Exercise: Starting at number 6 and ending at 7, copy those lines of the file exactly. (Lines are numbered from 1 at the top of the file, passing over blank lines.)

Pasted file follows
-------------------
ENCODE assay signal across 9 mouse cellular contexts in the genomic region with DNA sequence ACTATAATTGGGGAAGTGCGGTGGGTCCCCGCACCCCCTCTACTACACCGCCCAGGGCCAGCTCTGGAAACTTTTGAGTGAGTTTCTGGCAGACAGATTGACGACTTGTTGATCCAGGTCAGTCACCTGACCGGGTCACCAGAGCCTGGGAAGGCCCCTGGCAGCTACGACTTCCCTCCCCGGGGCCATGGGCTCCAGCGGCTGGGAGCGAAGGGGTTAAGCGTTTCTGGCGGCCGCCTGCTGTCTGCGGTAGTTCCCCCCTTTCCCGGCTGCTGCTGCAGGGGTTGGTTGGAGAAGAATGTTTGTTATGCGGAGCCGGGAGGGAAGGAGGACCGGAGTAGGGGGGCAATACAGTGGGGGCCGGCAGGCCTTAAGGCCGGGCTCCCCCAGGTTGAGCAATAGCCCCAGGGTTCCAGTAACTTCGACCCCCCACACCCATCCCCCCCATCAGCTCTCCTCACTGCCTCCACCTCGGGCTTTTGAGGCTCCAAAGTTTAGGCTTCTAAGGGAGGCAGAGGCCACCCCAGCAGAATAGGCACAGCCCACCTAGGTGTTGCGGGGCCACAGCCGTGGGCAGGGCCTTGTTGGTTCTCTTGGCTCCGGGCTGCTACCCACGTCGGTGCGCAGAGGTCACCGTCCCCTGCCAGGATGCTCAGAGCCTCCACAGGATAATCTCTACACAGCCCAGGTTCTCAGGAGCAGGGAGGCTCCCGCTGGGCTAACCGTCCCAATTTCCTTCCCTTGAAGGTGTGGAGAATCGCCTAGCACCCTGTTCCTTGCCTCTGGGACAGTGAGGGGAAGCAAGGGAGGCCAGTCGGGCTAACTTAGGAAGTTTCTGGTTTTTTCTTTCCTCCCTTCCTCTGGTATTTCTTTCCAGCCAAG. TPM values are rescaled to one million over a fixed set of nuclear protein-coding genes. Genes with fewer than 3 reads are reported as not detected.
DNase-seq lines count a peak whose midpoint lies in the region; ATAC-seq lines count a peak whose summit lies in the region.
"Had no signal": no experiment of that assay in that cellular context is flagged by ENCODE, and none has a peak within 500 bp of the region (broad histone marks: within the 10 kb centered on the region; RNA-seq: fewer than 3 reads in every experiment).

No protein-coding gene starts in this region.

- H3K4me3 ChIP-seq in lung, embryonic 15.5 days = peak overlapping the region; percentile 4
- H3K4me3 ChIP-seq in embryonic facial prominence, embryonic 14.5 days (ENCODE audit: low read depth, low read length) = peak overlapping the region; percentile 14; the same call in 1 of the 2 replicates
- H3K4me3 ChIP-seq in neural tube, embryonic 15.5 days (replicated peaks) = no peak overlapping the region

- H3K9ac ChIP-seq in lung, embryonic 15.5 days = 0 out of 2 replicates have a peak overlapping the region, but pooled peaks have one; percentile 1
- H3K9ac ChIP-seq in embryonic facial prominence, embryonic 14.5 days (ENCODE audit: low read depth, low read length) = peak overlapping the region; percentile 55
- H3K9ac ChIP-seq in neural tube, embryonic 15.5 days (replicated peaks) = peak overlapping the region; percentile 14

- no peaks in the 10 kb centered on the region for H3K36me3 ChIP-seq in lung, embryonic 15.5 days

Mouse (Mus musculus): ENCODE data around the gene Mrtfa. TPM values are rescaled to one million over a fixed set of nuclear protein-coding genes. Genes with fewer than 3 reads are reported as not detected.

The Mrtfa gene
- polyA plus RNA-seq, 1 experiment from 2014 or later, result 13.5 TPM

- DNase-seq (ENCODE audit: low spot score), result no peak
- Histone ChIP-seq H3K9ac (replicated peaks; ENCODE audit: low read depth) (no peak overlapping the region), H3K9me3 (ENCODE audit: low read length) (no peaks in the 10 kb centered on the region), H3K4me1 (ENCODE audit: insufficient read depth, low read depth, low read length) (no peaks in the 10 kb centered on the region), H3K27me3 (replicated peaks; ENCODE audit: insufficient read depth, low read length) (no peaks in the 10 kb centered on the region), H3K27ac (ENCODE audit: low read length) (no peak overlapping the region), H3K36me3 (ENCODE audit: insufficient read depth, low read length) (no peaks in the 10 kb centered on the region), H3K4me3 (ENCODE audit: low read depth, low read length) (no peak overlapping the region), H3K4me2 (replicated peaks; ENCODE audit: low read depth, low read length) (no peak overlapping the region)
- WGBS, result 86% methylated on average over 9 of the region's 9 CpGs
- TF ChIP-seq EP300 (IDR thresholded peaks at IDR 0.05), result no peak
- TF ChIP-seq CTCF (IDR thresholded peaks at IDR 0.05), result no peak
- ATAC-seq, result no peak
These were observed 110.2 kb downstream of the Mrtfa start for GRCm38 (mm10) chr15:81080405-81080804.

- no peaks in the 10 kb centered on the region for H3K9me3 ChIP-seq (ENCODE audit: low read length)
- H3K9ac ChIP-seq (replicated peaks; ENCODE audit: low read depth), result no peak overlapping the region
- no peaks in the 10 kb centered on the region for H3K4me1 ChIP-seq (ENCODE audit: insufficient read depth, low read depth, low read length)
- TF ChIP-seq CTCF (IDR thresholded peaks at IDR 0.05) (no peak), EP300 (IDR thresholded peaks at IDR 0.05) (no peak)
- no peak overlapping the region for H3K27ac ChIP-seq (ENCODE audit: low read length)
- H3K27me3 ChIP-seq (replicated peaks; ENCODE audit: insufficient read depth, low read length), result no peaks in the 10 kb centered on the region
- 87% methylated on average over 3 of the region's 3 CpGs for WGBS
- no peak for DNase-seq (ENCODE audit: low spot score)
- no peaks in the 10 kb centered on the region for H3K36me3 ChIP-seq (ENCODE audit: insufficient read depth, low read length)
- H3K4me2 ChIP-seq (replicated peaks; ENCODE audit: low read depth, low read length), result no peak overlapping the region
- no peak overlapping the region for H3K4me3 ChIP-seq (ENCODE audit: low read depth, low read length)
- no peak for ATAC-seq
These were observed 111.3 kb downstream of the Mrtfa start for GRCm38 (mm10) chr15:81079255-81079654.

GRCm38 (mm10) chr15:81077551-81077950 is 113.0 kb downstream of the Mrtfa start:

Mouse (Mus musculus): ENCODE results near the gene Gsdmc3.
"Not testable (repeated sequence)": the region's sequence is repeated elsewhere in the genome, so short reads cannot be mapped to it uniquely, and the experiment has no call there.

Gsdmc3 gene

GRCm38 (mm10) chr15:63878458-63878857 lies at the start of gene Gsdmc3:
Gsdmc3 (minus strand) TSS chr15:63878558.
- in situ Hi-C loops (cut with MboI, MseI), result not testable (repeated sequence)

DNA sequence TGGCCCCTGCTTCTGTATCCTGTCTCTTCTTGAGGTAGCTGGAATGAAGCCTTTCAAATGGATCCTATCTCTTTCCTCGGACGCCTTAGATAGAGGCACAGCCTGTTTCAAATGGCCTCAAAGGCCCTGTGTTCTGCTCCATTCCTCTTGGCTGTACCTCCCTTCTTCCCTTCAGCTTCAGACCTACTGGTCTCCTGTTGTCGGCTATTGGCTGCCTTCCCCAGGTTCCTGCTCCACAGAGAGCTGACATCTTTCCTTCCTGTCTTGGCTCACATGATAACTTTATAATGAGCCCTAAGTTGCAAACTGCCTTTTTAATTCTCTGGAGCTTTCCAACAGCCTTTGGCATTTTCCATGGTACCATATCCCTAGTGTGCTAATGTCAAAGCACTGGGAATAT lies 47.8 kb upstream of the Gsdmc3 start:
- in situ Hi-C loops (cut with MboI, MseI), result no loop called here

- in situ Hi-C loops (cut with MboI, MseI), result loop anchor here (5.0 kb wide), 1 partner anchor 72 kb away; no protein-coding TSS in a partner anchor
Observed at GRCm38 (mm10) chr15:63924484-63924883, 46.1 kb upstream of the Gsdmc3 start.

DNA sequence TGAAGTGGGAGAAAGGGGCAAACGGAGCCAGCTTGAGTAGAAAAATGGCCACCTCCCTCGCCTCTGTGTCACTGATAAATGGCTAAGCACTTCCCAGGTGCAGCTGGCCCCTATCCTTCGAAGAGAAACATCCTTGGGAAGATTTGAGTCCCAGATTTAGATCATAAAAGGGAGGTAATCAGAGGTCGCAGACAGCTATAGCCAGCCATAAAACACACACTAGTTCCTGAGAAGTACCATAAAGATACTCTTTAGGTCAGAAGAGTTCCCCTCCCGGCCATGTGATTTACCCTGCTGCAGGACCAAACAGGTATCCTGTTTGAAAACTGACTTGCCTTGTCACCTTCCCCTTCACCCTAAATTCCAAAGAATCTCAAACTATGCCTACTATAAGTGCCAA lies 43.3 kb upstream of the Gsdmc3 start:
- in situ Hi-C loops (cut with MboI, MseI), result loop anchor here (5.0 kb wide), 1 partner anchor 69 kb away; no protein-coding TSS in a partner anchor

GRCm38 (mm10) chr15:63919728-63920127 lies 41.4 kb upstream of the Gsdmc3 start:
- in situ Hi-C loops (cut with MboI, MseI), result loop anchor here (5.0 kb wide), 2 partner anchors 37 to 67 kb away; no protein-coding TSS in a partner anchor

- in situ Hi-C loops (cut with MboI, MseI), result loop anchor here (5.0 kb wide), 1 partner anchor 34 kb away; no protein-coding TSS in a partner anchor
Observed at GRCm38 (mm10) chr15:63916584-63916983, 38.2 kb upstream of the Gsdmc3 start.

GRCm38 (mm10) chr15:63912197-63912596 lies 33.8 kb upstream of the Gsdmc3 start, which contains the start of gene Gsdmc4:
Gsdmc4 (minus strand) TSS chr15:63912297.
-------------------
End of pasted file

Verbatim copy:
- H3K4me3 ChIP-seq in embryonic facial prominence, embryonic 14.5 days (ENCODE audit: low read depth, low read length) = peak overlapping the region; percentile 14; the same call in 1 of the 2 replicates
- H3K4me3 ChIP-seq in neural tube, embryonic 15.5 days (replicated peaks) = no peak overlapping the region